But, as light and comic relief to the jitters and jubilations of the next two weeks, there is also the fact that around now, the rumour mill goes into overdrive. The media, equally to the fabled word-of-mouth – “My mate’s dog saw Wesley Sneijder in the Old Trafford gift shop” – dedicate time and column inches speculating on who might go or who might stay.
As well as the usual transfer sagas – such as the Carlos Tevez episode, which is rivalling the nativity story in terms of being age-old – there are the more quirky stories; the astute-eyed picking up on certain nuances or caveats which may lead to managers having a dabble. It is from this leftfield origin that the curiosity of Manchester United fans was piqued: away from transfers, the Sunday papers were abuzz with talk that, shockingly, Manchester United could be reinstated into the Champions League.
The back story to this unforeseen turn of events is complicated and dates back to August when lowly Swiss outfit FC Sion beat Celtic in their Europa League qualifying bout. A turnout for the books and not an expected outcome for the Hoops, yes, but a long, unconnected way from Stretford. However, during this tie, FC Sion had fielded an ineligible player: the registration of Brian Amofa had not been accepted by the Swiss FA. Like a swaggering school prefect, UEFA soon stepped in to swiftly hand out punishment, leading to Celtic progressing to the group stages at Sion’s expense.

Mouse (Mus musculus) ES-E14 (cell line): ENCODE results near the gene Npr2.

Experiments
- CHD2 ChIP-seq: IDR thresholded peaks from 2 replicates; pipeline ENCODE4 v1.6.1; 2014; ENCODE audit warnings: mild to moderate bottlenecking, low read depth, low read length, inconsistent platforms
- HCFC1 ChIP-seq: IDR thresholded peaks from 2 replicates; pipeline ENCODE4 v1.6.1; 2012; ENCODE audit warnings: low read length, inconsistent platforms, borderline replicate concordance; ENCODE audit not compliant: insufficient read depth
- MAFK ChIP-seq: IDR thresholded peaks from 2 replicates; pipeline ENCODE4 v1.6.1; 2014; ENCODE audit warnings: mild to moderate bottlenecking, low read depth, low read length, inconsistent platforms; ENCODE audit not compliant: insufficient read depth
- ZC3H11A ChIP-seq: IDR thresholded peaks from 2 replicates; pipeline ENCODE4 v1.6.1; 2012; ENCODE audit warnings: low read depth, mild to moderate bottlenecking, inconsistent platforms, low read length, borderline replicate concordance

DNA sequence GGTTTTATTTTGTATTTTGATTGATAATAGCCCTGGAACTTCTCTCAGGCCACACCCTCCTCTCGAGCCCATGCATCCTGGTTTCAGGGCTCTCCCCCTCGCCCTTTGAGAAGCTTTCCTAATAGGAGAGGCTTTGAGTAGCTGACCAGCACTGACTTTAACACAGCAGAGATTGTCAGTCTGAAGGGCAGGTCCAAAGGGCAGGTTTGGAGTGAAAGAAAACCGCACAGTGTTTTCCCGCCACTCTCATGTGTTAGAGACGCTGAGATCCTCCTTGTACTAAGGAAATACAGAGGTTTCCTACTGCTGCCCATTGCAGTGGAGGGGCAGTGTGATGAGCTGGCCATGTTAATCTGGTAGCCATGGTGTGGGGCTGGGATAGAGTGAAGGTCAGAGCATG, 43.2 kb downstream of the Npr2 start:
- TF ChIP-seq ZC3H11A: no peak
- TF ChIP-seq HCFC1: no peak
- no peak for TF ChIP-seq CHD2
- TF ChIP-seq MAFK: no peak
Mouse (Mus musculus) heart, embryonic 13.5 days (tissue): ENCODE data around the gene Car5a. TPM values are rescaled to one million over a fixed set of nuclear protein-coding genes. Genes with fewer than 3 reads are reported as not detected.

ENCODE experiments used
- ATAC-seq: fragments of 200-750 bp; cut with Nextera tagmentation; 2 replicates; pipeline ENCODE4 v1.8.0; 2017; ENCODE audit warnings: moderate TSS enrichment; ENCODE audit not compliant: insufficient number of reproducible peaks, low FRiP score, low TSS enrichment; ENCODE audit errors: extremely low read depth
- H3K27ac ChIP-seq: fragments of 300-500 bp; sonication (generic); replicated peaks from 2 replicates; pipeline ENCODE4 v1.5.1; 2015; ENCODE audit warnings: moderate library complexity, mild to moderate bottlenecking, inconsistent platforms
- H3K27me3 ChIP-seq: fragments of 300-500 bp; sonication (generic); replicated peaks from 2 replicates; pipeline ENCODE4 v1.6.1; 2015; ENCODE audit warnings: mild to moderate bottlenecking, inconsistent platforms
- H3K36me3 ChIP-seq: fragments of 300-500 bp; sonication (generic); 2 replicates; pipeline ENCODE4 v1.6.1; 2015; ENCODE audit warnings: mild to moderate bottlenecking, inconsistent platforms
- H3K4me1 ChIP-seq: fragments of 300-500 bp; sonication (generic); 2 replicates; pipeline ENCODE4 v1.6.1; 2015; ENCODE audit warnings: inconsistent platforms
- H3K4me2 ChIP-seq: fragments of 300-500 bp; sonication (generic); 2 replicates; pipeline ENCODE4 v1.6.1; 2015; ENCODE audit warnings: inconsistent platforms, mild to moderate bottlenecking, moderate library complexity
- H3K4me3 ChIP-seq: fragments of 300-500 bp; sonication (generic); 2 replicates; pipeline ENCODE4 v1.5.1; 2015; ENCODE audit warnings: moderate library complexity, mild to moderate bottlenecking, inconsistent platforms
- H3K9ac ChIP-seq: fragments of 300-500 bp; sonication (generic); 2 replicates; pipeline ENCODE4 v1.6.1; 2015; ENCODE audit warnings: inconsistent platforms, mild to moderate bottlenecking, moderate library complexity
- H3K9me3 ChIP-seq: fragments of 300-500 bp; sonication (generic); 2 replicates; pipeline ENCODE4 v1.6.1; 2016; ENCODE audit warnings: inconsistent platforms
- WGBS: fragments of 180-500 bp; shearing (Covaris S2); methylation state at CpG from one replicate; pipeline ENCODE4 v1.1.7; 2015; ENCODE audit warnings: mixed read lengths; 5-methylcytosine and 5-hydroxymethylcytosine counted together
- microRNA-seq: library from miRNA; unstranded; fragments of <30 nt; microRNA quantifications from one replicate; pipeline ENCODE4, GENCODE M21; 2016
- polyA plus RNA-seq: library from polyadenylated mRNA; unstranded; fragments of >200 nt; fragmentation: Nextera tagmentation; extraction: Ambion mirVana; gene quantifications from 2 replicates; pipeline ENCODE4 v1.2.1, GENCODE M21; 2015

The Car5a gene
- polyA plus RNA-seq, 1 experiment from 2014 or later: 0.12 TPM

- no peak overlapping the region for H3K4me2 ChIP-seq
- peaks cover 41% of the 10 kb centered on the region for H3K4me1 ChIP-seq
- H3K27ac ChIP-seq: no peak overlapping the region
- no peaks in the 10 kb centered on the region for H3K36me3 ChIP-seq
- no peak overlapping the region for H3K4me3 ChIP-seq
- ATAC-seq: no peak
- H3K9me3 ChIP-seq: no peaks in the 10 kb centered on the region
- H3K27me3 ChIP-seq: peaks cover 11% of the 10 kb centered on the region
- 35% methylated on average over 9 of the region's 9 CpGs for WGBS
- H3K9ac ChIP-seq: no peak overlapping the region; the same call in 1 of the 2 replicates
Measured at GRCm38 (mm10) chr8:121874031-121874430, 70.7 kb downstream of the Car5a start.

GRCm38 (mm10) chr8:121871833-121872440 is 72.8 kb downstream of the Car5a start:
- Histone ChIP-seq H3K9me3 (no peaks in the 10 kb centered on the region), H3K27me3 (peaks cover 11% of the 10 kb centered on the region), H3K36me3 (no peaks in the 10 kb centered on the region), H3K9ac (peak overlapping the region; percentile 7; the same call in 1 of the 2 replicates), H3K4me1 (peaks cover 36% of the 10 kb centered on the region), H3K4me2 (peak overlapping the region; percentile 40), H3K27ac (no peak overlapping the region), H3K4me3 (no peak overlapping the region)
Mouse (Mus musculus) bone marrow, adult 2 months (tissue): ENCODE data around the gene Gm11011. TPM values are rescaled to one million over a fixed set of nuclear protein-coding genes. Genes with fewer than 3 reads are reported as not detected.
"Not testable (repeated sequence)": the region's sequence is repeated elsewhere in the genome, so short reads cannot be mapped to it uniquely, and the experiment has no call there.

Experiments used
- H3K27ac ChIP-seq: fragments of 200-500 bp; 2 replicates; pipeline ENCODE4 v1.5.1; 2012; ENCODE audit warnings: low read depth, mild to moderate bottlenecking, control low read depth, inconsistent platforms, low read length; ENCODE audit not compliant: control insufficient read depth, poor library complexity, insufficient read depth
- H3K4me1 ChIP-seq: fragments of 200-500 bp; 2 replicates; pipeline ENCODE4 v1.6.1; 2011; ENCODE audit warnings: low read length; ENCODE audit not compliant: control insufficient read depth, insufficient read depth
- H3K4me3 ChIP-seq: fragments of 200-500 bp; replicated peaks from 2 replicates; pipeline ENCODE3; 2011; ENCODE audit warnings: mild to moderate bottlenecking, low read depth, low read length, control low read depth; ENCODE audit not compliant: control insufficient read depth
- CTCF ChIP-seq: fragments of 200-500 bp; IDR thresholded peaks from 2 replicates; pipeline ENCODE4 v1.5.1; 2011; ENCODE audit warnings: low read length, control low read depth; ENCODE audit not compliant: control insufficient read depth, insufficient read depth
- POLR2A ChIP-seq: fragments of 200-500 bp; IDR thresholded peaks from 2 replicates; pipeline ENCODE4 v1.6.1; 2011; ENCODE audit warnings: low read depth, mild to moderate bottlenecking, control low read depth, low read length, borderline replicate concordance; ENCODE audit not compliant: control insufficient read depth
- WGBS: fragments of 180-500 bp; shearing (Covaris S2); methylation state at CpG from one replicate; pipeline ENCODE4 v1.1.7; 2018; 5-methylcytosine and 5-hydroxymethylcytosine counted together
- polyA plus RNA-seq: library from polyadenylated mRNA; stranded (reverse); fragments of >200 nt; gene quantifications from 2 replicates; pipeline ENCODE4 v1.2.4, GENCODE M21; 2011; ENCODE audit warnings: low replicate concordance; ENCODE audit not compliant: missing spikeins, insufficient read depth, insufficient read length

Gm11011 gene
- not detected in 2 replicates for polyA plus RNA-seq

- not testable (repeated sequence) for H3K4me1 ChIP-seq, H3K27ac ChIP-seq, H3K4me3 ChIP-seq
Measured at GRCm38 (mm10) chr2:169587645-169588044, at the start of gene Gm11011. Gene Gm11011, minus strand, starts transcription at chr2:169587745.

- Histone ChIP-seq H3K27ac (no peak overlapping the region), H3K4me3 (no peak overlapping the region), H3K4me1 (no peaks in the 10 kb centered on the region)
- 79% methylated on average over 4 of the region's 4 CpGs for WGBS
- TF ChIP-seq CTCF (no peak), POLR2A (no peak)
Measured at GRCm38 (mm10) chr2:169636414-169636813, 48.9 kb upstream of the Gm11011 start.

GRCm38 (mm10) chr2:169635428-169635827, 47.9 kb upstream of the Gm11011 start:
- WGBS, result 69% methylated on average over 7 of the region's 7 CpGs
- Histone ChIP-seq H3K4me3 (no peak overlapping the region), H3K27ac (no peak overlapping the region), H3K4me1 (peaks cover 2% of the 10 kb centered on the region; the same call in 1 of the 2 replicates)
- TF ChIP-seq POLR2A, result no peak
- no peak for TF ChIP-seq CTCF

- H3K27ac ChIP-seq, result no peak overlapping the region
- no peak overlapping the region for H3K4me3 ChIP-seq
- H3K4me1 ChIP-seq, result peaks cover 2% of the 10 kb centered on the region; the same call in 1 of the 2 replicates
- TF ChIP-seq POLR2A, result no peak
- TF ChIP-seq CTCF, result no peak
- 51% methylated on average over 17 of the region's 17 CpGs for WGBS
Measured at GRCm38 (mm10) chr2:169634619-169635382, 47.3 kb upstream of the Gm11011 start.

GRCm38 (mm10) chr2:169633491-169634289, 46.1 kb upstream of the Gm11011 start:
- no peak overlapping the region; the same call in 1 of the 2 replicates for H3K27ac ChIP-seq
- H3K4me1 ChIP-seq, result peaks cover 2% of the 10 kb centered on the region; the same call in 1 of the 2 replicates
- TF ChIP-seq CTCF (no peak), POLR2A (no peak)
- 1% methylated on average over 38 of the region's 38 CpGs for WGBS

Whilst this may appear harsh, Sion had previous: back in 2008, the club signed Egyptian goalkeeper Essam El-Hadary but due to the fact that he was still under contract with his previous club, Al-Ahly, FIFA imposed a transfer ban. Although it was meant to last two transfer windows, the aggrieved Swiss team only, in realty, missed out on the winter transfer window of 2010-11.
What’s this got to do with Manchester United and their potential knockout round with Bayern Munich? Nothing … and everything. Because Sion, with both of these previous grievances in mind, have spent the last few months appealing and, in doing so, refusing to let the matter drop. As recently as November, with five of the six group games completed, there was talk of them being reinstated back into the Europa League; even Michel Platini, in his eternal wisdom, would have struggled to make that work.